Gods & Demigods


(pronounced DYE-oh-NYE-sus)
Women-Maddener, Ivy-Wreathed Dionysus, Loud-Roaring Dionysus
Intermediate Deity
Deity of wine, mirth, and madness, Dionysus is an agricultural god with power over fertility of both land and creatures, but his portfolio is limited to vines, wine, and wine's influence on mortals. Dionysus is called Women-Maddener because of his ability to inspire frenzy in his worshipers (particularly women). His Roman name was Bacchus.

Worshipers, Clergy & Temples

Clerics devoted to Dionysus are always members of the Orphic Mysteries (see below). They lead the ecstatic rites celebrating Dionysus, which usually involve heavy drinking and feasting. Rites in the Orphic Mysteries often include tearing a bull's flesh apart and eating it raw, in imitation of Zagreus's demise at the hands of the Titans. Dionysus's temples are often built in caves, because the infant Zagreus was born in a cave.


Priests wear burgundy or purple garments.

The Orphic Mysteries

Dionysus's mystery cult teaches a secret myth about the deity's origin. In short, Zagreus was born of a tryst between Zeus and Persephone. Hera, in a jealous rage, sent some titans to kill the child. Zagreus attempted to flee, changing form several times, but was caught and killed while in the form of a bull. Zeus appeared and incinerated the titans with bolts of lightning, rescuing Zagreus's heart and forming humanity from the ashes of the Titans. Because the Titans had consumed Zagreus, some of his divine nature remained in their ashes, forming a "divine spark" deep inside human nature. Zeus then gave Zagreus's heart to the human female Semele. Some legends say that she ate the heart, while others say Zeus used it to make a potion that impregnated her. In any event, Dionysus was born as a result. Thus, Dionysus's origin remains true to the common mythology that calls him a son of Zeus and Semele, but it also makes him a reincarnation of Zagreus.

Semele also died as a result of Hera's jealousy. Hera tricked Semele into persuading Zeus to reveal his divine splendor to her, but her mortal frame could not withstand his glory and she disintegrated into ash. The child in her womb, being half divine, survived, and a vine grew from her ashes to shield the infant Dionysus. Zeus took the child and sewed him into his own thigh where he finished his gestation. As a result of this remarkable birth, Dionysus is known as the twice-born.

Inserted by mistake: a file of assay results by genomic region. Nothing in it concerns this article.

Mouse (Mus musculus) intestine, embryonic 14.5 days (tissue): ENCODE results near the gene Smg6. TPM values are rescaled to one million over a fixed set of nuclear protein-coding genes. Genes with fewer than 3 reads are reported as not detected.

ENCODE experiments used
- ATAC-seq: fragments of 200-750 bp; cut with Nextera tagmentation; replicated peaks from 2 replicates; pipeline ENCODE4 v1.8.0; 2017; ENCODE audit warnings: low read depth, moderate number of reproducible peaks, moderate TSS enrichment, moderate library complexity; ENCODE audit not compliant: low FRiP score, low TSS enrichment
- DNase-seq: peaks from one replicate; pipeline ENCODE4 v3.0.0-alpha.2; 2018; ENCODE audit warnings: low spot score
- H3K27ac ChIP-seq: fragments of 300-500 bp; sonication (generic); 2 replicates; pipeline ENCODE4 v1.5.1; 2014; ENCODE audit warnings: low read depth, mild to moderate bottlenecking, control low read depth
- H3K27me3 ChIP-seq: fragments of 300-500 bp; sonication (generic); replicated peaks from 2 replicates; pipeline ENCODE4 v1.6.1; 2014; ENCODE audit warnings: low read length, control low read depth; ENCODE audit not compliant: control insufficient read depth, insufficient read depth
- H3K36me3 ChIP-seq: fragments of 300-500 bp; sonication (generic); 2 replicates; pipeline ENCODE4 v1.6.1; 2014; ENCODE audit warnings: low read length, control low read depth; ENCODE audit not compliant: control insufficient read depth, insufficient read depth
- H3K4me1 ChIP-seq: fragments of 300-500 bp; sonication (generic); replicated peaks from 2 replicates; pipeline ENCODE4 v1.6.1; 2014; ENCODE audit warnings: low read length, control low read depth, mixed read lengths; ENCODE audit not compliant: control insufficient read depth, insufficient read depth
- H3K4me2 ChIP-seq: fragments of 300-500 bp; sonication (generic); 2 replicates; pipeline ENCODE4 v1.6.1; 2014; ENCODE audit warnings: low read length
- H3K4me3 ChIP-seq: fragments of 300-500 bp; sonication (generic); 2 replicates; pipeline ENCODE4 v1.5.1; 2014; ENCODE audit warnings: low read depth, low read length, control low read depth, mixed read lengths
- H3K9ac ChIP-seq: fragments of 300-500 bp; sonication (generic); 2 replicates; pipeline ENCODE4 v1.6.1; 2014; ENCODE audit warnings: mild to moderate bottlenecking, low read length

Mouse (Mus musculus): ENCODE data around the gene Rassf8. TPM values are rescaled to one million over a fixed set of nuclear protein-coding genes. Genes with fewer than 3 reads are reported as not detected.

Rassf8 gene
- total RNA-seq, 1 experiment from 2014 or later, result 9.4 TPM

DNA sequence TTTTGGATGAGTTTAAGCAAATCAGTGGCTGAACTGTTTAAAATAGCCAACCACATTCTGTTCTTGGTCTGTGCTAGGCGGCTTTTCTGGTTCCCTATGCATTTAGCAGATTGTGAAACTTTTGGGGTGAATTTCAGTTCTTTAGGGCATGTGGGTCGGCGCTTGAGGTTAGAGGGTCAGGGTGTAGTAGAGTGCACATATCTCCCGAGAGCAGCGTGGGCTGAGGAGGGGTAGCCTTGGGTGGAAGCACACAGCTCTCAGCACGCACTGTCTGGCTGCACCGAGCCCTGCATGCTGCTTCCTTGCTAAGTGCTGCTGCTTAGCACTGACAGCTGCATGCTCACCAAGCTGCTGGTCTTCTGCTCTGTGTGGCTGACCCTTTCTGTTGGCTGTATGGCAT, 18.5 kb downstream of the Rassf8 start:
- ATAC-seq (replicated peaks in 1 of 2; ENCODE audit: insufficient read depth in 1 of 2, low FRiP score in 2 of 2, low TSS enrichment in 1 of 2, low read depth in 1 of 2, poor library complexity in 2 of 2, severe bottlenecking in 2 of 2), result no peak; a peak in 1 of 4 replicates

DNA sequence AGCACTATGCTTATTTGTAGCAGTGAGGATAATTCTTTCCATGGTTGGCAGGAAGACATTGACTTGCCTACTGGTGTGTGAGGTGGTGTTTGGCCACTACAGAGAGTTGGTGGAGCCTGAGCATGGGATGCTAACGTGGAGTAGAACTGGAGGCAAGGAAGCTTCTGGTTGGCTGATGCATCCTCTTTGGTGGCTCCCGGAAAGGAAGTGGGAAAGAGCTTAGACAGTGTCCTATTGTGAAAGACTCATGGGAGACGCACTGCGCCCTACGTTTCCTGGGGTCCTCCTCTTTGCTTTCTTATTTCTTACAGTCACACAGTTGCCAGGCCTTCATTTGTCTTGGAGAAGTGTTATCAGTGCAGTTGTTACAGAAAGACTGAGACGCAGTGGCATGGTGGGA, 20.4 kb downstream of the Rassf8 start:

The Orphic Mysteries of Dionysus, like Demeter's mystery cult, allow initiates to reenact this complicated mythic history, becoming participants in Dionysus-Zagreus's life, death, and rebirth. As in the cult of Demeter, initiates in the mysteries believe they meet Dionysus or his avatar firsthand, in a ritual in which they symbolically die to their old lives and rise again to new lives. After their initiation, they enjoy a life of carefree celebration and orgiastic frenzy, and they look forward to life with Dionysus-Zagreus in Olympus after their death.


A life of whimsy and abandon, free from any fetters of custom, law, inhibition, or morality. Freedom is a cardinal virtue of our faith and a higher principle than good or evil. And while drunken revelry may turn into drunken savagery - Dionysus condemns neither. Drink wine, and pour out a little in his honor.

Appearance, Manifestations

Dionysus was a handsome young man with impressive hair (usually tresses falling below his shoulders) and a wreath of ivy on his head. In his hand he was holding a "thyrsos", which was a light staff wrapped with leaves of ivy and a pine cone on its top.

Relationships & History

Dionysus was a son of Zeus, the King of the Gods and the beautiful princess Semele. Because of his mortal mother, his birthplace Thebes refused to acknowledge him as an immortal at first. He's had relationships with Aphrodite, the goddess of love, and Nyx, the goddess of the night. His wife is Ariadne, the princess of Crete. His famous children include Priapus, Phthonus, Deianira.
Quick Descriptions:
Dionysus is a handsome young man with long hair and a wreath of ivy on his head. He is holding a light wooden staff wrapped in leaves of ivy and topped with a pine cone.
You emerge into a clearing full of people dancing, drinking and having fun. The clearing is surrounded by tall wooden columns, each engraved with intricate murals. At the center of the clearing is a large wooden gazebo, with a stone statue of a young, happy male holding a flask. Benches surround the gazebo and several kegs can be seen to your left. You hear a lute being played by someone and the smell of wine hangs heavy in the air.
The priest is wearing a burgundy robe and carrying a flask of wine. He has a wide smile on his face, and happy eyes. The spell of wine is think in the air.
The Symbol of Dionysus - Thyrsus, a staff tipped with a pine cone and twisted with a vine
Symbol: Thyrsus, a staff tipped with a pine cone and twisted with a vine
God Alignment: CN
Worshipers Alignment
Chaos, Destruction, Madness
Mirth, madness, wine, fertility, theater
Satyrs, fauns, revelers, rogues, bards
Plane: Olympus
Weapon: Quarterstaff
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